President Trump on Saturday declared “mission accomplished” after approving airstrikes with the United Kingdom and France against chemical weapons production facilities in Syria the previous night.
“A perfectly executed strike last night. Thank you to France and the United Kingdom for their wisdom and the power of their fine Military. Could not have had a better result. Mission Accomplished!” Trump tweeted.
“So proud of our great Military which will soon be, after the spending of billions of fully approved dollars, the finest that our Country has ever had. There won’t be anything, or anyone, even close!” he added in another tweet.
Trump announced late Friday during a televised address at the White House that he had ordered “precision strikes” on targets in Syria associated with the government of Syrian leader Bashar Assad. The strikes targeted three sites near the capital of Damascus and in Homs, roughly 100 miles north.
U.S. defence officials were expected to give details on Saturday on the effectiveness of the strikes. Defense Secretary James Mattis on Friday night characterized the strikes as a stronger response to Assad than a strike against a Syrian air base last year following a previous chemical weapons attack.
“Clearly the Assad regime did not get the message last year,” Mattis told reporters in a press briefing at the Pentagon. “This time our allies and we have struck harder.”
“We used a little over double the number of weapons this year than we used last year,” Mattis added. “We were very precise and proportionate, but at the same time, it was a heavy strike.”
Mattis said no additional strikes against Syria were planned.
“Right now, this is a one-time shot,” he told reporters.
Trump announced the new strikes Friday night, which was coordinated with France and the U.K., following a week of deliberation and discussions with British Prime Minister Theresa May and French President Emanuel Macron over an apparent chemical weapons attack last weekend.
The U.S. and other Western countries have blamed Assad’s government for the attack in the Syrian town of Douma last weekend that left more than 40 people dead.
Syria and its allies, Iran and Russia, have denied that the Assad government used chemical weapons. On Saturday, leaders from all three countries denounced the joint U.S.-led strikes, with Russian President Vladimir Putin calling it an “act of aggression.”
Yet Mr Chizhov told the BBC’s Andrew Marr Show Russia had “nothing to do” with the poisoning.He questioned how Britain worked out Novichok was responsible “so quickly,” claiming “it can only mean they had some standard” to compare against.
Asked how the nerve agent came to be used in Salisbury he told the BBC: “When you have a nerve agent or whatever, you check it against certain samples that you retain in your laboratories.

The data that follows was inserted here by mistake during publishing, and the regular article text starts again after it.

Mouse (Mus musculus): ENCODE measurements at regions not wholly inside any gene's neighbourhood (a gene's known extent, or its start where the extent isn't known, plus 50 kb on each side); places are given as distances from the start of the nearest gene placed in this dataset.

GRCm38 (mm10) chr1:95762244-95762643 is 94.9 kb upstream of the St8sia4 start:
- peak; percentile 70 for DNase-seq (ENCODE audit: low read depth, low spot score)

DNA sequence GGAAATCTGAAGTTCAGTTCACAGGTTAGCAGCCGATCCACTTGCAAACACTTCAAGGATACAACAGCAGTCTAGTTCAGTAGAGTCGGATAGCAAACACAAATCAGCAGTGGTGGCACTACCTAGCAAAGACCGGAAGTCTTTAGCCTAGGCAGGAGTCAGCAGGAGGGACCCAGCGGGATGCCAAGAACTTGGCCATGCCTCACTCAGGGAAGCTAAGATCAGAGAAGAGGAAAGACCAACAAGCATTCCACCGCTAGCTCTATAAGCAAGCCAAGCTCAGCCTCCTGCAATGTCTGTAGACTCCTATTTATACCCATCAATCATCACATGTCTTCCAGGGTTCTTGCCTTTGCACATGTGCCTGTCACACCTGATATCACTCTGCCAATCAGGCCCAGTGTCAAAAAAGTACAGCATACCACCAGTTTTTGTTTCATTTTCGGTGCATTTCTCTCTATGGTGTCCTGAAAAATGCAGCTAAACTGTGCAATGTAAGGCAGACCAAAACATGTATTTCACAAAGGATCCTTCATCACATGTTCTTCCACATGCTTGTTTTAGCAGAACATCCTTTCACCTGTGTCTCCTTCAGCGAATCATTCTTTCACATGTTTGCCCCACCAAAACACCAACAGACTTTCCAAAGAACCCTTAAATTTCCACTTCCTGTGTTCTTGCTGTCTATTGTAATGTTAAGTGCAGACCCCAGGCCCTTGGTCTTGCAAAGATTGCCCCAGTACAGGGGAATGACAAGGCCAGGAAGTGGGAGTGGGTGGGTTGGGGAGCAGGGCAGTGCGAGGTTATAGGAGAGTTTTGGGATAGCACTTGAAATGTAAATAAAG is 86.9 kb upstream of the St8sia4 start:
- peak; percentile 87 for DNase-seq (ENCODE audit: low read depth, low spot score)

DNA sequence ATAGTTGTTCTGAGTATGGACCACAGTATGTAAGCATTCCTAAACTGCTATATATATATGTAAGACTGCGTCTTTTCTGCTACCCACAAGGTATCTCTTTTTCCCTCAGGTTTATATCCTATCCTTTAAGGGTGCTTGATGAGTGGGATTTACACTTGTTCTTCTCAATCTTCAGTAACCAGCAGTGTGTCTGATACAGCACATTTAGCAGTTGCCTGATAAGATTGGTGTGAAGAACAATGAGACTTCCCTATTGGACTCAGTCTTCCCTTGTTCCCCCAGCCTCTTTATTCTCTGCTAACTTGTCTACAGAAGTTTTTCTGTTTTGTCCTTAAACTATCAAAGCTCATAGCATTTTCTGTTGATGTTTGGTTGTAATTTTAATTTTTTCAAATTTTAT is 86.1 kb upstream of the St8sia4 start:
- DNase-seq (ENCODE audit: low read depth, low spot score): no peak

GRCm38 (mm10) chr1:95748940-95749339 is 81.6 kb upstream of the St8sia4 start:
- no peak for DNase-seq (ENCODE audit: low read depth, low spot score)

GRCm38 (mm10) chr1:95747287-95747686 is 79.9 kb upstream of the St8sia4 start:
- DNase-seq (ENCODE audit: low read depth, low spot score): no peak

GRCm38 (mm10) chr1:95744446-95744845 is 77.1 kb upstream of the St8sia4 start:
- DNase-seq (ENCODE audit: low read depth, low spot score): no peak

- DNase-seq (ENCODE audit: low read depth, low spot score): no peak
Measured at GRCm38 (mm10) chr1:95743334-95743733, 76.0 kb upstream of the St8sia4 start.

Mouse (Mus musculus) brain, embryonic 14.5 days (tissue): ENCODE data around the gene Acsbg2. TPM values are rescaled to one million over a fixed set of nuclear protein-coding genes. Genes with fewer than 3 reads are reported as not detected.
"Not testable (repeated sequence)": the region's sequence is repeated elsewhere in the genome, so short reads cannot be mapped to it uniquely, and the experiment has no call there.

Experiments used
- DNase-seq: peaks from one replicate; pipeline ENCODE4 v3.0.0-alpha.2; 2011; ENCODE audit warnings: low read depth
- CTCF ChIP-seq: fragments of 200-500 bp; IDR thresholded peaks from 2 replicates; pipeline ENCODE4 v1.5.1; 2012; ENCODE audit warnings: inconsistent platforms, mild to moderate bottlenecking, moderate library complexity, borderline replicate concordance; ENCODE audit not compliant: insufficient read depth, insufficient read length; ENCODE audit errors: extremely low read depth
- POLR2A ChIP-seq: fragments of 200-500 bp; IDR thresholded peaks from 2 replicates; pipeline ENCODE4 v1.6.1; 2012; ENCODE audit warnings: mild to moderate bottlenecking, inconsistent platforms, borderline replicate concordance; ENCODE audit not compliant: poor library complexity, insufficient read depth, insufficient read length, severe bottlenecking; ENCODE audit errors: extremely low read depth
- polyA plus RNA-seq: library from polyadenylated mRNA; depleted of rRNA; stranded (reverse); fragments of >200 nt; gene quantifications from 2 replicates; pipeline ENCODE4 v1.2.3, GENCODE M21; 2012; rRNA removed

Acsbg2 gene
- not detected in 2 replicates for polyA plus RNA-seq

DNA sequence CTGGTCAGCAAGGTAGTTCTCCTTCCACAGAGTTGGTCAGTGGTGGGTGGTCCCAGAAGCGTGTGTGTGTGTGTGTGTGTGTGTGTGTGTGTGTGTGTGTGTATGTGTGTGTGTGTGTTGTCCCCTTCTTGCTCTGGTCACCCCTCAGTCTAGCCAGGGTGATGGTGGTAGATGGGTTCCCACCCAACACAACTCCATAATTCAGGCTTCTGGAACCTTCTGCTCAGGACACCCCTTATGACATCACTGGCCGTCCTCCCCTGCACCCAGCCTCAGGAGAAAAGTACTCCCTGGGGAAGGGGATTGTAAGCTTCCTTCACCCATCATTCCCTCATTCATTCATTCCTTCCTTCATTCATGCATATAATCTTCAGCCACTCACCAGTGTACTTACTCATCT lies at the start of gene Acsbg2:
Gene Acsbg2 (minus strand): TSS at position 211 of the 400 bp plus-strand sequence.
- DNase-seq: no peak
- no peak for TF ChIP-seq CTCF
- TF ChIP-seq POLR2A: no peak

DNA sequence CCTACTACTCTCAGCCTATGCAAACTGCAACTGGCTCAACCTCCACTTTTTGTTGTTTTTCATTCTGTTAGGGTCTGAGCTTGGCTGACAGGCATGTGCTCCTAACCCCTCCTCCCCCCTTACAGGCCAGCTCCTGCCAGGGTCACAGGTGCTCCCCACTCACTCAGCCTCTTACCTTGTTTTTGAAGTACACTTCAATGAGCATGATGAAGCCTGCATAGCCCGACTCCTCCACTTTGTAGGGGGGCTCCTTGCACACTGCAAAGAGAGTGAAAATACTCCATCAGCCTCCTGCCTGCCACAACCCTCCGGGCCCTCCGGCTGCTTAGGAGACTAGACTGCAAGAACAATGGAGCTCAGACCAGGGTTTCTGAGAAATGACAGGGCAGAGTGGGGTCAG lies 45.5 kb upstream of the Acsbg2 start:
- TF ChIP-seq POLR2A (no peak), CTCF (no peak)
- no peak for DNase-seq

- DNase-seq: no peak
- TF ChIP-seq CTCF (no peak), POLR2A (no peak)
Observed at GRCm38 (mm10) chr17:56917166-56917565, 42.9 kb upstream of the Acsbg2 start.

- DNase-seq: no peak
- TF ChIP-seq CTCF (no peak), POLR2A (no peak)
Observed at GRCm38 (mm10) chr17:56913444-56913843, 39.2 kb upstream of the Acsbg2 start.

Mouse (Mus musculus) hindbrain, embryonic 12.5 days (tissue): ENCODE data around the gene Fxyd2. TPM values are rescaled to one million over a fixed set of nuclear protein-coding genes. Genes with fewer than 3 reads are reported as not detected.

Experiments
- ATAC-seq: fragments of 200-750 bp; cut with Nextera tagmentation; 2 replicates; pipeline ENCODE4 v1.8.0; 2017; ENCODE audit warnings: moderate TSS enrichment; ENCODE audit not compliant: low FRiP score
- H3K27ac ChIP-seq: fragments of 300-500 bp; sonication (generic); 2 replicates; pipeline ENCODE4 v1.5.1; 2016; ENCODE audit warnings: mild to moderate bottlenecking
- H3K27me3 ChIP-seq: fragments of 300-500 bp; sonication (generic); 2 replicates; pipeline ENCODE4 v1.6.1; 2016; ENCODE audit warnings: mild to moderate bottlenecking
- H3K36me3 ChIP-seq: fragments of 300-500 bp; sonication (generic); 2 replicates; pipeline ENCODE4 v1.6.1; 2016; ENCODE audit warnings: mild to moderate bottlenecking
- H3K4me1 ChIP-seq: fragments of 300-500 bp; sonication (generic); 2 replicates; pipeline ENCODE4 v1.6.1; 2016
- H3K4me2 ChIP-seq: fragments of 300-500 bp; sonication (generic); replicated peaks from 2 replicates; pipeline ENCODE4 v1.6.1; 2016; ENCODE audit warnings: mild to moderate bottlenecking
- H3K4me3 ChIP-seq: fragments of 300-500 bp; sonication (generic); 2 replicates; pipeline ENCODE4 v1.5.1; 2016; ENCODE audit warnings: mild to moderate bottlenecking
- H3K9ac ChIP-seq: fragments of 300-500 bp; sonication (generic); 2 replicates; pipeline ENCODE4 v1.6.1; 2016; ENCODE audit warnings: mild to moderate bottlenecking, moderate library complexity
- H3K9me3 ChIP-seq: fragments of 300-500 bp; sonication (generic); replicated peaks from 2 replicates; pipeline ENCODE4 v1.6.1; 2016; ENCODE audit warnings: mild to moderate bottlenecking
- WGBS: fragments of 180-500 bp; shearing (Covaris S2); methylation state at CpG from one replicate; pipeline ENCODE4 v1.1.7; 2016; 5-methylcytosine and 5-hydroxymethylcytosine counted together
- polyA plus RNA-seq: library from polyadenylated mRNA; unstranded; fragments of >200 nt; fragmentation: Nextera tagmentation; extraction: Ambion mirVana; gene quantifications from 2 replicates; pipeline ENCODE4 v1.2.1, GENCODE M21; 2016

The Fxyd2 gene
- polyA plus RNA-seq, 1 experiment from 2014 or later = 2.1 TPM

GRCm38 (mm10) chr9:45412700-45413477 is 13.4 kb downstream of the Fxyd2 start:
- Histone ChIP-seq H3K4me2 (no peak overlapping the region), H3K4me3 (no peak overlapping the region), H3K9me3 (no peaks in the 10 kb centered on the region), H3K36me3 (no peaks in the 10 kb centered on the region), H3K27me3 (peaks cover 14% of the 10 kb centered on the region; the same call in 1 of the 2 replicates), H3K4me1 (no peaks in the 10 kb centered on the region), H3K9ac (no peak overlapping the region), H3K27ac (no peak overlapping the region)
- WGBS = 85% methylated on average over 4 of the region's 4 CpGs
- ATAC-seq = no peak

“And Porton Down, as we now all know, is the largest military facility in the United Kingdom that has been dealing with chemical weapons research.
“And it’s actually only eight miles from Salisbury.”
Pressed on whether he was claiming Porton Down was responsible he shrugged: “I don’t know, I don’t know… I don’t have evidence of anything being used.”
But he added: “There were certain specialists, including some scientists who today claim to be responsible for creating some nerve agents, that have been whisked out of Russia and are currently residing in the United Kingdom.”
The Foreign Office said there was “not an ounce of truth” in his suggestion of a link to Porton Down.
A spokesperson told the BBC: “It’s just another futile attempt from the Russian state to divert the story away from the facts – that Russia has acted in flagrant breach of its international obligations.”Britain triggered a diplomatic stand-off this week by booting 23 Russian diplomats out of London and severing high-level ties.
Moscow hit back yesterday by expelling 23 Brits, no longer allowing the UK to open a consulate in St Petersburg and terminating the British Council’s activities in Russia.
Experts from the Organisation for the Prohibition of Chemical Weapons are set to arrive in Britain tomorrow to test samples of the nerve agent, Foreign Secretary Boris Johnson said.
Mrs May, set to chair a National Security Council meeting on Tuesday, told Tory activists on Saturday: “We will consider our next steps in the coming days.”
Those reportedly include emergency laws to make it easier to seize money laundered through Britain by Russian residents; a stronger visa regime to stop Vladimir Putin’s cronies travelling to London, and forcing Russian oligarchs in the UK to account for “unexplained” wealth.
Banks, energy firms and water companies are reportedly on “maximum alert” to the threat of a cyber-attack.
Boris Johnson will seek to rally the support of the other 27 EU foreign ministers at a regular summit tomorrow.
The poisoning is not on the official agenda of the Foreign Affairs Council in Brussels, but ministers will discuss Russia’s annexation of Crimea and Mr Johnson will have a chance to meet them on the sidelines.
Today Mr Johnson hit back at Russia’s counter-measures as “futile”, saying “resisting a bully is always risky” but it is the right thing to do.
Meanwhile, Scottish Tory leader Ruth Davidson said Britain should “pull the plug” on state-funded, UK-based TV channel Russia Today.
She said the channel spouts “absurd conspiracies” and “poisons our public discourse”, adding: “Russia is industrialising false information: less an iron curtain these days than a web of lies”. (Mirror)